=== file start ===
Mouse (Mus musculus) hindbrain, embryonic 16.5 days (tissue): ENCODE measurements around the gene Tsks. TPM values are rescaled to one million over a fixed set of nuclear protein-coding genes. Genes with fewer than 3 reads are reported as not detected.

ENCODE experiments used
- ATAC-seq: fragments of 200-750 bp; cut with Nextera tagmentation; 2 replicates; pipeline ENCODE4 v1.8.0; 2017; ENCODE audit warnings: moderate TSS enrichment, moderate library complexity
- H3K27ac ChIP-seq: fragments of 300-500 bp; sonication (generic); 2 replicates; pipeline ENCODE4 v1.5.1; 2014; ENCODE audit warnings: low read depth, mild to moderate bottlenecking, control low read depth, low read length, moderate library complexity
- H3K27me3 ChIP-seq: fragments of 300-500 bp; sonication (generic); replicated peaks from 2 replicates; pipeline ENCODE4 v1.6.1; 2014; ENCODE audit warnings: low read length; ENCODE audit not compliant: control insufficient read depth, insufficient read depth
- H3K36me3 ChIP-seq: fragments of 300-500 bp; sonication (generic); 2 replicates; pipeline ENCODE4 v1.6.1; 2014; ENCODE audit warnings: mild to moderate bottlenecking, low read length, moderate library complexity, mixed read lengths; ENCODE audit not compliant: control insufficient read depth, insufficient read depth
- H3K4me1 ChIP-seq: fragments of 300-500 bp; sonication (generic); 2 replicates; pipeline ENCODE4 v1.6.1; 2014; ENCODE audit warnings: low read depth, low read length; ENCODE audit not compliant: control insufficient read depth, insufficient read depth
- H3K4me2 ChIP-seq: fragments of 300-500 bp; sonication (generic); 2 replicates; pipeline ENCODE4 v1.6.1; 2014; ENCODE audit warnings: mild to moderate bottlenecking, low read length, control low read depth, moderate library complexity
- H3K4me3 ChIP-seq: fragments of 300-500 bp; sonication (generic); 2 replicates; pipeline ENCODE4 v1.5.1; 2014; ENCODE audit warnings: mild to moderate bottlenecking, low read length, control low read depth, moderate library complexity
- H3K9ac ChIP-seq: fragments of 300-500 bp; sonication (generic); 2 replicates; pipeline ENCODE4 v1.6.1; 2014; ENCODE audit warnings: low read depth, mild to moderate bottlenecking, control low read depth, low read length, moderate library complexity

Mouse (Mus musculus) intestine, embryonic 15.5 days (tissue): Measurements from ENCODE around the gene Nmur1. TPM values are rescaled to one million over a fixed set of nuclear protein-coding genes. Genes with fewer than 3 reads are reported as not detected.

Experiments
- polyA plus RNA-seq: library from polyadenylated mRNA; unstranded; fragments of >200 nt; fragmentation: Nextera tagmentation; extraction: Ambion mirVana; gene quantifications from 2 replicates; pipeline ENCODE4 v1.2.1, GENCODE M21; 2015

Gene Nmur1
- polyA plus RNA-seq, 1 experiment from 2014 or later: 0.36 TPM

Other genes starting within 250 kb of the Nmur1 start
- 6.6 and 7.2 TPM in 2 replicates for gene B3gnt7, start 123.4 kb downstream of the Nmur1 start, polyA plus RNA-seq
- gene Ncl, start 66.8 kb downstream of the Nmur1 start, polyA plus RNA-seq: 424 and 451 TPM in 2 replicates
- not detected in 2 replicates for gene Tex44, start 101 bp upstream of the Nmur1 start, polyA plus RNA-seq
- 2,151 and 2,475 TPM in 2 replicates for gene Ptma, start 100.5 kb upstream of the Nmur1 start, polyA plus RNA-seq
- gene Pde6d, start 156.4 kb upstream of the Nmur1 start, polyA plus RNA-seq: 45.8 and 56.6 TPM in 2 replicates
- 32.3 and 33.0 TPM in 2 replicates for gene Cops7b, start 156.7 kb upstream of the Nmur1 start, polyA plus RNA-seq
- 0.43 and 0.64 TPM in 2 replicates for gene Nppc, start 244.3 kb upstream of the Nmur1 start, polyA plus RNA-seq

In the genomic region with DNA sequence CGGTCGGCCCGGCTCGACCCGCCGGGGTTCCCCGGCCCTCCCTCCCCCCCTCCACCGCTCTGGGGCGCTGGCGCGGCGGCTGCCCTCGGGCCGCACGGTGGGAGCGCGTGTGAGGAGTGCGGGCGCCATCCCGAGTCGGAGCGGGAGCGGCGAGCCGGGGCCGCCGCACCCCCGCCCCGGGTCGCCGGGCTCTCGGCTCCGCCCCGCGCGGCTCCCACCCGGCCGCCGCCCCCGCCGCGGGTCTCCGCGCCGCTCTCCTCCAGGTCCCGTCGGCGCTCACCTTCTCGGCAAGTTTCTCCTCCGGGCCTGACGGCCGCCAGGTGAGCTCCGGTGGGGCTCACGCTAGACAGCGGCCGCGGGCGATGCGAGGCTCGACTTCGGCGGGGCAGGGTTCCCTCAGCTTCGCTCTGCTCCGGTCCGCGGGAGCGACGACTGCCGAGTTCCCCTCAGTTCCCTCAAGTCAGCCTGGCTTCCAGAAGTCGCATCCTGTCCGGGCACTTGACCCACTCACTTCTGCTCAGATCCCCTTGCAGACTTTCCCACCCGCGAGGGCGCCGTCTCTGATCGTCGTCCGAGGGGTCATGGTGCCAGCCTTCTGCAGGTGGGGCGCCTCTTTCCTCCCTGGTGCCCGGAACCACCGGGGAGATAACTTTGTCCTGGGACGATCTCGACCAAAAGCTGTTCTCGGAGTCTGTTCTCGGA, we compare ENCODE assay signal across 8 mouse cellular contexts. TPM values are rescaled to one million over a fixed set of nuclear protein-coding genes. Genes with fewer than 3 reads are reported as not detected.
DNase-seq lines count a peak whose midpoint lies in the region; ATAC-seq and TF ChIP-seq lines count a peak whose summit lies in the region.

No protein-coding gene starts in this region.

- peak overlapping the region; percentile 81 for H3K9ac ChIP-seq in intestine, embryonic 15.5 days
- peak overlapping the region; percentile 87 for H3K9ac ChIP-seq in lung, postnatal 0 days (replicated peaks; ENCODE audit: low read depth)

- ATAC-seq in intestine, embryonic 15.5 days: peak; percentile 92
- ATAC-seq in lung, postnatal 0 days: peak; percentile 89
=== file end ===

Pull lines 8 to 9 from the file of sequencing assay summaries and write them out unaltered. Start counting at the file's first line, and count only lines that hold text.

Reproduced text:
- H3K4me2 ChIP-seq: fragments of 300-500 bp; sonication (generic); 2 replicates; pipeline ENCODE4 v1.6.1; 2014; ENCODE audit warnings: mild to moderate bottlenecking, low read length, control low read depth, moderate library complexity
- H3K4me3 ChIP-seq: fragments of 300-500 bp; sonication (generic); 2 replicates; pipeline ENCODE4 v1.5.1; 2014; ENCODE audit warnings: mild to moderate bottlenecking, low read length, control low read depth, moderate library complexity